5 questions for JCSU Wellness Director Victor Romano
As wellness director at the school, part of Victor Romano’s job is to manage the JCSU HealthPlex, a 5,700-square-foot facility housing the Center for Applied Health Research, the JCSU Wellness Department, a pool, cardio and strength equipment and more. (Photo: Glenn H. Burkins)
Working to make lives healthier
As wellness director at Johnson C. Smith, part of Victor Romano’s job is to manage the school's HealthPlex, a 5,700-square-foot facility housing the Center for Applied Health Research, the JCSU Wellness Department, a pool, cardio and strength equipment and more.
The center opened in Oct. 2012 with the stated goal of improving the health of JCSU students, faculty and staff but also the surrounding community.
With a doctor’s referral, residents in the northwest corridor can take part in health seminars, cooking demonstrations, weight therapy, weight management, exercise prescription, health coaching, health screening and a host of preventative measures.The HealthPlex so far has served about 800 community members and recently added an additional 400, Romano said.
For nearly 12 years, Victor Romano has worked in various aspects of the health care industry, much of that time devising services for individuals and families most in need. He’s now the wellness director at Johnson C. Smith University.
He recently completed a book titled Creating a Culture of Wellness: A Guide to a Happier and Healthier Lifestyle. Romano said the book is the first in what he hopes will be an eight-part series.
Unlike some authors who focus chiefly on diet and exercise, Romano focuses on seven dimensions of wellness -- emotional, environmental, intellectual, occupational, physical, social, and spiritual -- that he says contribute to total wellbeing.
Qcitymetro recently met with Romano do discuss his book. The Q&A below, which was edited for brevity and clarity, is based on that interview.
Q. What led you to write this book?
Writing the book came about because reading and trying to search out, trying to provide educational material to people out there, was hard. I wanted to educate people on the full wellness aspect of things. You hear a lot of spirit, mind and body, but those are just three dimensions out of another four dimension that you’re completely missing.
This book isn’t focusing on disease or disorder. This is not your diet book. It’s not your exercise book. It’s not a nutrition book. It’s telling you about the seven dimensions of wellness and how you can improve yourself within each dimension. This book talks about of a lot of the small things that people forget about that do affect your health.
Q. Let’s talk first about the emotional dimension of health.
Emotional wellness is a big concept that most people don’t want to talk about. Everybody thinks that should be internalized, especially males. We don’t want to talk about all the emotional stuff that’s associated with our health. What we start seeing is that a lot of that gets carried over to when we get older.
You’ve got people internalizing a lot of their feelings, not being able to understand or express their emotions properly. That’s why we start seeing a lot of rage issues. We start seeing a lot of closure, people become very intransigent when they don’t need to be. Emotional wellness is really talking about how can you really express yourself in a safe and effective way that you feel comfortable doing?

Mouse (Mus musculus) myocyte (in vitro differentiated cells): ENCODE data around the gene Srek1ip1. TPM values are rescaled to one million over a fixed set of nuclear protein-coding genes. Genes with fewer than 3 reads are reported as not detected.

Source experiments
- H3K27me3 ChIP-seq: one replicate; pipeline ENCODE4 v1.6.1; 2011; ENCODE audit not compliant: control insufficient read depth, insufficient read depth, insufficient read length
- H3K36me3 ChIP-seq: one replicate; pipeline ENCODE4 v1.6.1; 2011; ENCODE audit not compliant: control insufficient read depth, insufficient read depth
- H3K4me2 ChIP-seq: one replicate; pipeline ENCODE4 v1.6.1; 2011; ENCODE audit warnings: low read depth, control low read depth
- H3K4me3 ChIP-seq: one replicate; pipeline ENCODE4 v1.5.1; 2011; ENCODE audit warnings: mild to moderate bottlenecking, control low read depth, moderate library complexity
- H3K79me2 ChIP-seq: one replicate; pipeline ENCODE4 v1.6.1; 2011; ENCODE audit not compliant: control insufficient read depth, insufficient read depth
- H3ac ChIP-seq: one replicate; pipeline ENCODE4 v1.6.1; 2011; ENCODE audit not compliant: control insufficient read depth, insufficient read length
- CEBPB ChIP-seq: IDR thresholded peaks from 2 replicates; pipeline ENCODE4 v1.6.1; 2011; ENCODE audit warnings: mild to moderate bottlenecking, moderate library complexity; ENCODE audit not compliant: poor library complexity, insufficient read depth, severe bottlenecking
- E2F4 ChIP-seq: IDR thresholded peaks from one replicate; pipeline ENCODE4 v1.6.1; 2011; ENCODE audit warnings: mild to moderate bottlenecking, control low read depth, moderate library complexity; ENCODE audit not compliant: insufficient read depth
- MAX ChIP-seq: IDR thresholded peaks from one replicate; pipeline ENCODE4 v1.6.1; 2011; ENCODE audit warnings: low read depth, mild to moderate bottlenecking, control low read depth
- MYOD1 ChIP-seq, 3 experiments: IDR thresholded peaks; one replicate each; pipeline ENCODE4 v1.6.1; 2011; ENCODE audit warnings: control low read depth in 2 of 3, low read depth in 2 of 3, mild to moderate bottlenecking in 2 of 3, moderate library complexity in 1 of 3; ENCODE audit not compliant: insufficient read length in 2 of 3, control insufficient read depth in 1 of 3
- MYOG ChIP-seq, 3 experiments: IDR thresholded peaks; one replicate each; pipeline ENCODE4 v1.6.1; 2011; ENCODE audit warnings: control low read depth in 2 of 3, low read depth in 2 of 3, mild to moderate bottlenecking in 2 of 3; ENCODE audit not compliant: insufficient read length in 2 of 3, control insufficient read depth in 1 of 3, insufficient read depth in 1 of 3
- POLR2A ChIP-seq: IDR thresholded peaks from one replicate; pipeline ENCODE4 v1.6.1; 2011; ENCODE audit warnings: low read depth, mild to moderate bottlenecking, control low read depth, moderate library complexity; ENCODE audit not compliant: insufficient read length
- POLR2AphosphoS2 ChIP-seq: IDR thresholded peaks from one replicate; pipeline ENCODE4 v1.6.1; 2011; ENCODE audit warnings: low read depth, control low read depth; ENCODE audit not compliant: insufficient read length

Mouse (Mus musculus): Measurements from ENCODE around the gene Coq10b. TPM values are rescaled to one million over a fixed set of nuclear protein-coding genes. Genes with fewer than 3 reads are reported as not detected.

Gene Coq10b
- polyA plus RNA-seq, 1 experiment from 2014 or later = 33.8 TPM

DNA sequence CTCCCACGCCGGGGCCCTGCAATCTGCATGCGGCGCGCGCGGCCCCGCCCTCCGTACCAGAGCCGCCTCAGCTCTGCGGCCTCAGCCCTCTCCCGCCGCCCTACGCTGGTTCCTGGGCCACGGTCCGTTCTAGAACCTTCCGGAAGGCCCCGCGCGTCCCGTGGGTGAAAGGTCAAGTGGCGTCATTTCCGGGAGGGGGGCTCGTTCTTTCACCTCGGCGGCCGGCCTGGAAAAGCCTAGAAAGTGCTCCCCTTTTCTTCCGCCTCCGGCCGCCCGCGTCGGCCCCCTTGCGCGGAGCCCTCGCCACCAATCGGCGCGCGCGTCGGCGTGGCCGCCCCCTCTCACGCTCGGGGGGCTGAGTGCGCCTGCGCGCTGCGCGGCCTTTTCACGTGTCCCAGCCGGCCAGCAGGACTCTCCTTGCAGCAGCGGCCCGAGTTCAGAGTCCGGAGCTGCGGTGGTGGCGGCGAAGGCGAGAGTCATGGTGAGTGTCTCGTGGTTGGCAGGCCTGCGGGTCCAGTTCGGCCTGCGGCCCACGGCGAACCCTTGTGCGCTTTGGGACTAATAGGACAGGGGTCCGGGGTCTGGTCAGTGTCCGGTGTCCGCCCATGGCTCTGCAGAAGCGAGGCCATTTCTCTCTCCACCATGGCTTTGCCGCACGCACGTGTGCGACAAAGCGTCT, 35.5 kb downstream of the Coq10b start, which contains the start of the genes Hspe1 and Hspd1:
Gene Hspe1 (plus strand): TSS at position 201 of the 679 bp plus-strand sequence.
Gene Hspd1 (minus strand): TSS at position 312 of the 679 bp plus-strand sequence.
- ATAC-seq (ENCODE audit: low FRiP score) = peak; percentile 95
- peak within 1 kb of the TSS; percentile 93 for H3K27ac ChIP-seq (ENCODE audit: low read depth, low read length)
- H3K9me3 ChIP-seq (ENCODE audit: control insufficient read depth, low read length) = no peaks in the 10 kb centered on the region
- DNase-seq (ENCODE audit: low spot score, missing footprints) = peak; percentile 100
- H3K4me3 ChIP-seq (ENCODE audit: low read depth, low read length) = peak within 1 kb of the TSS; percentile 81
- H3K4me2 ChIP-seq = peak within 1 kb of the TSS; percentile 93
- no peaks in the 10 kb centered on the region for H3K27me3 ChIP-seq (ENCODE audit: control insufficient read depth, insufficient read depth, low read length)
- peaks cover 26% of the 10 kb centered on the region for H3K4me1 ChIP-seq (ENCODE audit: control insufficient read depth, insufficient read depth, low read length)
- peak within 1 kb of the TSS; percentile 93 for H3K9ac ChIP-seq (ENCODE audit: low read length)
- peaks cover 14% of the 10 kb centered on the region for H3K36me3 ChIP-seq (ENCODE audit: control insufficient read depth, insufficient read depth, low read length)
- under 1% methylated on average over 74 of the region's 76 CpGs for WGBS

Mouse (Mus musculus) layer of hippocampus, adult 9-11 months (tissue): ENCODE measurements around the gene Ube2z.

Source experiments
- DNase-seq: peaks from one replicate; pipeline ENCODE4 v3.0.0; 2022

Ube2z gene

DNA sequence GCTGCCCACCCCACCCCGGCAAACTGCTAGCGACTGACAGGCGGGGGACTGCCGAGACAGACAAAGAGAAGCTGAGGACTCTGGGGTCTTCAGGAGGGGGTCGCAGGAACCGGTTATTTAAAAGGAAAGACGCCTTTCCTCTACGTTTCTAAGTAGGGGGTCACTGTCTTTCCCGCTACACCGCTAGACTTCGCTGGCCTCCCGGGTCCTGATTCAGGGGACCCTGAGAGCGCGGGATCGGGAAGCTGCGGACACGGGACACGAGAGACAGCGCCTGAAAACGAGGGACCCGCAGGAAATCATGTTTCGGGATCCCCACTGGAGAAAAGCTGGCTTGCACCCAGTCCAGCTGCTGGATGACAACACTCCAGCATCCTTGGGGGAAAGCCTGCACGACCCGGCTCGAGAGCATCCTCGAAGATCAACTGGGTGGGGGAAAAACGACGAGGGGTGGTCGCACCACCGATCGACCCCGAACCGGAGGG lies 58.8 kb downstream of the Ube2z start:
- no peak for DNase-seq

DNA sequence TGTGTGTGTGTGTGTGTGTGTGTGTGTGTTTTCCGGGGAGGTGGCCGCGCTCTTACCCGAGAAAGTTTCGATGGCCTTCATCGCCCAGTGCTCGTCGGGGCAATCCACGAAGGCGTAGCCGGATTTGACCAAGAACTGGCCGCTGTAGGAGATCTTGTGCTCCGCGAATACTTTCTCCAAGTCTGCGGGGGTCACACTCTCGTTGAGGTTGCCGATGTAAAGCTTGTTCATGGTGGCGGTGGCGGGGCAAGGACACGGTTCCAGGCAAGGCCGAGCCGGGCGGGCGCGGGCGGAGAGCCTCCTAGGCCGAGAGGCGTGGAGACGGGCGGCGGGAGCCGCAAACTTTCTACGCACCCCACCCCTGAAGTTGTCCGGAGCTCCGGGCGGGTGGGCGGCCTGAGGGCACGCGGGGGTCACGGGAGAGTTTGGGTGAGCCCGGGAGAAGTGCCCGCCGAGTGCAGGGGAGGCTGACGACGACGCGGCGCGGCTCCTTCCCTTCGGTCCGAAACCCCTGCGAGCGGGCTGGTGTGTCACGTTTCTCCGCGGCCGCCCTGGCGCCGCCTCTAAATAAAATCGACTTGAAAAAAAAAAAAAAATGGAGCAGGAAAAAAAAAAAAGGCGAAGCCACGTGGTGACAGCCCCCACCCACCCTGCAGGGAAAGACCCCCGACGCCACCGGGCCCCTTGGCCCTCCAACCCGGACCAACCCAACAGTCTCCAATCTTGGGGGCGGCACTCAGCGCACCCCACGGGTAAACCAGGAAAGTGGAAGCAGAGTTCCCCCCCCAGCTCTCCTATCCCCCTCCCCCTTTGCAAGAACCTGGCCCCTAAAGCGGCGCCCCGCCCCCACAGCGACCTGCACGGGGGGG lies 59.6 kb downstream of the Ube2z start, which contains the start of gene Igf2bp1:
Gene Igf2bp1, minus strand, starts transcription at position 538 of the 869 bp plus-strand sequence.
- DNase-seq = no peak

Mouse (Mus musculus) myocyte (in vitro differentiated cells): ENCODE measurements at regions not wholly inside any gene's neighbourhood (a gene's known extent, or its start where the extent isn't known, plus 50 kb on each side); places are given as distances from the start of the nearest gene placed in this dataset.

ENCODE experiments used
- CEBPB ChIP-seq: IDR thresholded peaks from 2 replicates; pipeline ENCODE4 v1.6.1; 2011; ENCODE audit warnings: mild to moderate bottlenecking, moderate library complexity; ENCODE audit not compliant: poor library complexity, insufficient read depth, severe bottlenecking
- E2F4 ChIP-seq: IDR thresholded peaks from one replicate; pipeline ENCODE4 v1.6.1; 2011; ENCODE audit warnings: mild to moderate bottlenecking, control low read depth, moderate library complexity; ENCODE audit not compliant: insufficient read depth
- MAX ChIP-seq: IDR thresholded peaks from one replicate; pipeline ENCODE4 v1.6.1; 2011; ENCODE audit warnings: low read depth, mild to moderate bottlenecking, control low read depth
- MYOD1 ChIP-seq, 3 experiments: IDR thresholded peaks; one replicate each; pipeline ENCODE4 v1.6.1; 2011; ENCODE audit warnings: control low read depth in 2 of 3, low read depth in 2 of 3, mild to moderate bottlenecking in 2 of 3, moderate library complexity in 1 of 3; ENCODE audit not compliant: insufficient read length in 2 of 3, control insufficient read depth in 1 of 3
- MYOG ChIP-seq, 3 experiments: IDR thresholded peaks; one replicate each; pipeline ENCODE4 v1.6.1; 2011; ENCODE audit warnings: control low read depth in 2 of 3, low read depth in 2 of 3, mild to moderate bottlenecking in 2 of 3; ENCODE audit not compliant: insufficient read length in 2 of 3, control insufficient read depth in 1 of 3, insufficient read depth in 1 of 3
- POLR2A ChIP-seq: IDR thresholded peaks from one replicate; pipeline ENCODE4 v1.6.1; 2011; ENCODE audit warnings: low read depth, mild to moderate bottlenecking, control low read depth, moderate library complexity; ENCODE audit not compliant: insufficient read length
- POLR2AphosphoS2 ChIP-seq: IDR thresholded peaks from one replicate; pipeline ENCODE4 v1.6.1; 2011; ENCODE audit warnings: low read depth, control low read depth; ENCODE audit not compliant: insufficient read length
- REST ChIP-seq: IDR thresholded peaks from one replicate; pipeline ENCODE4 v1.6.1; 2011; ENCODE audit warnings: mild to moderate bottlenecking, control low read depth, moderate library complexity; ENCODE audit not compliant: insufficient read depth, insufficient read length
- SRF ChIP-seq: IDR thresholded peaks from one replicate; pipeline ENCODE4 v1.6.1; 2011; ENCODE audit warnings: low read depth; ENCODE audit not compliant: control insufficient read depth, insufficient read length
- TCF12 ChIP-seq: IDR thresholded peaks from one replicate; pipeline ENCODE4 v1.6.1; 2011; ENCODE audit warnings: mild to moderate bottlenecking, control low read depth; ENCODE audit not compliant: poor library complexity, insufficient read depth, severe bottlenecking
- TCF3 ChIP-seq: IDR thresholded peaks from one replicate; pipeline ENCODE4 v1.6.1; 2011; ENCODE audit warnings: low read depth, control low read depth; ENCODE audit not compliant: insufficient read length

Q. What about the social dimension?
A lot of it is who you hang around with, where you find your niche, where you find your part in life, not just within your social group but in your work environment, your church environment, your friendships, your colleagues. It expands upon literally every relationship you have. How does it affect you and how can you improve upon those relationships? Are those relationships helpful, or are they not?
Q. Let’s take one more – spiritual.
The spiritual talks not just about religion, but how you feel inside – what drives you, what’s your purpose? What’s the reason for what you want to do in your life and how you want to live it? Spiritual looks beyond just the religious aspect. We know that religion drives a lot of those things, but it’s not determining all of it. There’s a lot more to our spiritual makeup than religion. So it focuses on what is our social purpose, what do we value intrinsically. It helps you self-discover a little bit.
Q. Some HBCU’s are starting to be more intentional in their focus on student health. Spelman College comes to mind with its focus on obesity. How healthy is the Johnson C. Smith campus?
We just did an analysis of the campus, and actually it mimics that of the normal black population in the community. We’re not any unhealthier, and we’re not any healthier, than the rest of them. It’s borderline national average – blood pressure is slightly high, exercise levels are really low, eating habits are bad. So there are a lot of little things. Nothing really stuck out other than just cardiovascular disease warnings. The older population, ages 40 to 60, we found a lot of people already had signs or symptoms of cardiovascular disease.
The younger population was showing pre-symptoms of cardiovascular disease. The younger population was showing a lot of symptoms that they didn’t even now where symptoms, like when you’re exercising and you find that you’re getting tired quickly. Are you finding that you’re having an erratic heartbeat? When you stand up too quickly, do you fell like you’re going to fall right back down? So we were able to identify a lot of young people and give them a heads-up.
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